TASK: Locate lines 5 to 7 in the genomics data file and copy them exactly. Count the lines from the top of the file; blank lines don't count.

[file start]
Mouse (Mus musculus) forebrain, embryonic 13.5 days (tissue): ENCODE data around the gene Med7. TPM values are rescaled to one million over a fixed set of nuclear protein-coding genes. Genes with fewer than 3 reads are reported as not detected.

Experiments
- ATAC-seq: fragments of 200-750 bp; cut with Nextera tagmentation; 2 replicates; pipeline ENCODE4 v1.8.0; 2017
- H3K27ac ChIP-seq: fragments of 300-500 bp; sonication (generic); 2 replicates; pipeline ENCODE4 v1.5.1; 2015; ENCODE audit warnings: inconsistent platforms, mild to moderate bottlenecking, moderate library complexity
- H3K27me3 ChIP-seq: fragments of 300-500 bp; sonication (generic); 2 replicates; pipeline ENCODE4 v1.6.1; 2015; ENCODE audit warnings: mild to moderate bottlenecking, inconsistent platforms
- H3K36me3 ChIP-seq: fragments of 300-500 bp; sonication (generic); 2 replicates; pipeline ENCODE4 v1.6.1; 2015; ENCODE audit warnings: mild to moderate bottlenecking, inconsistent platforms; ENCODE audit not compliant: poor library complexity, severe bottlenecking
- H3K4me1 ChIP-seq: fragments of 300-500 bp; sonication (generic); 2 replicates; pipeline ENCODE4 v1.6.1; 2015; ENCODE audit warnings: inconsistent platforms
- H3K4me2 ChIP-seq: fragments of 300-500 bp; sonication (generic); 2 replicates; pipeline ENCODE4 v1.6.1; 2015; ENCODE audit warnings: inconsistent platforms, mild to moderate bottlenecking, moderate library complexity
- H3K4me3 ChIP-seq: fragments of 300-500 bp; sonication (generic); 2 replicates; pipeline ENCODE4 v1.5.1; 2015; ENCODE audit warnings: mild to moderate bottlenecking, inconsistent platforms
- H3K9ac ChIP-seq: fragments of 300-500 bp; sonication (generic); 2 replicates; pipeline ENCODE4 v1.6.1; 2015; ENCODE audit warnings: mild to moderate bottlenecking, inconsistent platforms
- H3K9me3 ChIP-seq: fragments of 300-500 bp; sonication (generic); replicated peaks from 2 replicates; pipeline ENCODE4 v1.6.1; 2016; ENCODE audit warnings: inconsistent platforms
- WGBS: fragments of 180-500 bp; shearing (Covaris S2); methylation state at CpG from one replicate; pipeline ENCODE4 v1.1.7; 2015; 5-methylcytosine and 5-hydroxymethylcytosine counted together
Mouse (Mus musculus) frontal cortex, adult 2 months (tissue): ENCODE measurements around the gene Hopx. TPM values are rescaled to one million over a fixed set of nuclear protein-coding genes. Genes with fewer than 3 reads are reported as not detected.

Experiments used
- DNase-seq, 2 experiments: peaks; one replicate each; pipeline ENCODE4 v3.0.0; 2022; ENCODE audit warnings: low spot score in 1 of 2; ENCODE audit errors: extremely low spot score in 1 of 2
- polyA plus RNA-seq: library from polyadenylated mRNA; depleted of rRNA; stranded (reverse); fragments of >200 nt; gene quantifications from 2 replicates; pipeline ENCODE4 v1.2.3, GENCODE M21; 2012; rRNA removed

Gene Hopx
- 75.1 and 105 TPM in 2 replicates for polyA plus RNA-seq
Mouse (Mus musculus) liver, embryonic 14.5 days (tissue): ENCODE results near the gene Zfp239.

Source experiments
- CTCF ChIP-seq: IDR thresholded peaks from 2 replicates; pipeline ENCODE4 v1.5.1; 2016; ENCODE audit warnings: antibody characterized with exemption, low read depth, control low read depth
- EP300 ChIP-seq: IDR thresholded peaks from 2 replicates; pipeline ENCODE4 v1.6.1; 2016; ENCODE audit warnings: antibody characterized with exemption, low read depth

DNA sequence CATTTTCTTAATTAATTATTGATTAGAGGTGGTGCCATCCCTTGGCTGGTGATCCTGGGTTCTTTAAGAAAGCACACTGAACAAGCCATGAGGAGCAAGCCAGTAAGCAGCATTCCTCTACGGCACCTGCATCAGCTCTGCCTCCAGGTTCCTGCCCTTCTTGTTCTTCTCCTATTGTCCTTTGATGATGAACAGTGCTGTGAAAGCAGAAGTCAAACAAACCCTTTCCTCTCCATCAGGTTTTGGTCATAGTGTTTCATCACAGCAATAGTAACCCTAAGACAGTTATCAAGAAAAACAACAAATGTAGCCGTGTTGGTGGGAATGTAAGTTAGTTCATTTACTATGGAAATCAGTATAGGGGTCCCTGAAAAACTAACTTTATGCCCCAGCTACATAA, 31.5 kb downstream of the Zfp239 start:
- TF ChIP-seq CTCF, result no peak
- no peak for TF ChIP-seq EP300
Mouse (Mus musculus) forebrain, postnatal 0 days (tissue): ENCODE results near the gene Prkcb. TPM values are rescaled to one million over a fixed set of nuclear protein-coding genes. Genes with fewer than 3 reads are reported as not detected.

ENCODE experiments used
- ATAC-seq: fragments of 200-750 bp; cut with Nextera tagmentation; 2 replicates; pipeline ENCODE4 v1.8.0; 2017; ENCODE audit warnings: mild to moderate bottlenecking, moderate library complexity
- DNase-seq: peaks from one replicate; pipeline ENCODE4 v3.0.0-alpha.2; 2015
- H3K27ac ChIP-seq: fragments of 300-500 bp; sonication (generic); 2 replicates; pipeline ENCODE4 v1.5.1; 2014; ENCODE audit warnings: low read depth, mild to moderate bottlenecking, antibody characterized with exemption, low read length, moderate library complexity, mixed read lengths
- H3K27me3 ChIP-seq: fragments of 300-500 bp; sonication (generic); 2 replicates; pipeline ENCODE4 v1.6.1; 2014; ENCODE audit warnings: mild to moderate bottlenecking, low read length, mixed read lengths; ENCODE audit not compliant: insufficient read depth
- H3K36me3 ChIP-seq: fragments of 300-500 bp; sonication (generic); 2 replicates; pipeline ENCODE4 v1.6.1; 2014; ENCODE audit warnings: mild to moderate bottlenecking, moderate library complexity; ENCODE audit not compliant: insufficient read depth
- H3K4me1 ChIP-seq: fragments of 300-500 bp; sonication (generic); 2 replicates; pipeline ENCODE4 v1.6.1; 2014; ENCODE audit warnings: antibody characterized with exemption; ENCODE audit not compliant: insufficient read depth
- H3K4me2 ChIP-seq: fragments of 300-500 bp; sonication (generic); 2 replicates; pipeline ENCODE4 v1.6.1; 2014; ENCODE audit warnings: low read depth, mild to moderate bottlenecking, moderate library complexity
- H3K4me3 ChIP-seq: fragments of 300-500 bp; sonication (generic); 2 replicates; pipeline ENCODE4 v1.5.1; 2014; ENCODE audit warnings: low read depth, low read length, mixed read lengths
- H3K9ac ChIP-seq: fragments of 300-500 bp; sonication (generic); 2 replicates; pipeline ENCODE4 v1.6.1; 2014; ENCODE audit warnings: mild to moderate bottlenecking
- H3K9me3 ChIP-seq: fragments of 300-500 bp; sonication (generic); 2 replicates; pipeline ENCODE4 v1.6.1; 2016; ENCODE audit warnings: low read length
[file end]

- H3K27me3 ChIP-seq: fragments of 300-500 bp; sonication (generic); 2 replicates; pipeline ENCODE4 v1.6.1; 2015; ENCODE audit warnings: mild to moderate bottlenecking, inconsistent platforms
- H3K36me3 ChIP-seq: fragments of 300-500 bp; sonication (generic); 2 replicates; pipeline ENCODE4 v1.6.1; 2015; ENCODE audit warnings: mild to moderate bottlenecking, inconsistent platforms; ENCODE audit not compliant: poor library complexity, severe bottlenecking
- H3K4me1 ChIP-seq: fragments of 300-500 bp; sonication (generic); 2 replicates; pipeline ENCODE4 v1.6.1; 2015; ENCODE audit warnings: inconsistent platforms